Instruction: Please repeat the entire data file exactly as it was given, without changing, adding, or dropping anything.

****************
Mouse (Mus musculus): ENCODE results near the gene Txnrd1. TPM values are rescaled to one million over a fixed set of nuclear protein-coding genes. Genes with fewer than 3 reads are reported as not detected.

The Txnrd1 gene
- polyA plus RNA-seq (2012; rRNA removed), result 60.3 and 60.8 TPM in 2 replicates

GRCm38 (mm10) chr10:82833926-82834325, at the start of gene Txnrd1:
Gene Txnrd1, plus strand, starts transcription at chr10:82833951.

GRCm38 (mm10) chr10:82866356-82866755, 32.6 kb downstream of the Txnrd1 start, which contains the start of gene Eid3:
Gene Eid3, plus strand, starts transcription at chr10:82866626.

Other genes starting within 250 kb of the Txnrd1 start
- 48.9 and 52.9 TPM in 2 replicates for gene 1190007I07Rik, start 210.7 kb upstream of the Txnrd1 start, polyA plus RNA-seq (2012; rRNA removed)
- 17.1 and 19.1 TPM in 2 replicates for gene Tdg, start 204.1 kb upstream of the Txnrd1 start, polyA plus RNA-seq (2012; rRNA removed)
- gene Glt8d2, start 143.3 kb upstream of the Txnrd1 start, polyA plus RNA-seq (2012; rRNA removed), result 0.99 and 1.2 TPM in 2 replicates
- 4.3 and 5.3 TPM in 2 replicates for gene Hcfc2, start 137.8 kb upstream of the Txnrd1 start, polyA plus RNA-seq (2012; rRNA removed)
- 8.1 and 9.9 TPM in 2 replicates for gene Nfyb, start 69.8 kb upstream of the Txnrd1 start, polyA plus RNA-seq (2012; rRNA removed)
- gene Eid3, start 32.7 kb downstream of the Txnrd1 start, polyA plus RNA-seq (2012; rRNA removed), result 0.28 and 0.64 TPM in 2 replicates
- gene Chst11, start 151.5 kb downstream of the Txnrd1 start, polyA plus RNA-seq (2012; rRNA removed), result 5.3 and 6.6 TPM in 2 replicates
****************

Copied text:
Mouse (Mus musculus): ENCODE results near the gene Txnrd1. TPM values are rescaled to one million over a fixed set of nuclear protein-coding genes. Genes with fewer than 3 reads are reported as not detected.

The Txnrd1 gene
- polyA plus RNA-seq (2012; rRNA removed), result 60.3 and 60.8 TPM in 2 replicates

GRCm38 (mm10) chr10:82833926-82834325, at the start of gene Txnrd1:
Gene Txnrd1, plus strand, starts transcription at chr10:82833951.

GRCm38 (mm10) chr10:82866356-82866755, 32.6 kb downstream of the Txnrd1 start, which contains the start of gene Eid3:
Gene Eid3, plus strand, starts transcription at chr10:82866626.

Other genes starting within 250 kb of the Txnrd1 start
- 48.9 and 52.9 TPM in 2 replicates for gene 1190007I07Rik, start 210.7 kb upstream of the Txnrd1 start, polyA plus RNA-seq (2012; rRNA removed)
- 17.1 and 19.1 TPM in 2 replicates for gene Tdg, start 204.1 kb upstream of the Txnrd1 start, polyA plus RNA-seq (2012; rRNA removed)
- gene Glt8d2, start 143.3 kb upstream of the Txnrd1 start, polyA plus RNA-seq (2012; rRNA removed), result 0.99 and 1.2 TPM in 2 replicates
- 4.3 and 5.3 TPM in 2 replicates for gene Hcfc2, start 137.8 kb upstream of the Txnrd1 start, polyA plus RNA-seq (2012; rRNA removed)
- 8.1 and 9.9 TPM in 2 replicates for gene Nfyb, start 69.8 kb upstream of the Txnrd1 start, polyA plus RNA-seq (2012; rRNA removed)
- gene Eid3, start 32.7 kb downstream of the Txnrd1 start, polyA plus RNA-seq (2012; rRNA removed), result 0.28 and 0.64 TPM in 2 replicates
- gene Chst11, start 151.5 kb downstream of the Txnrd1 start, polyA plus RNA-seq (2012; rRNA removed), result 5.3 and 6.6 TPM in 2 replicates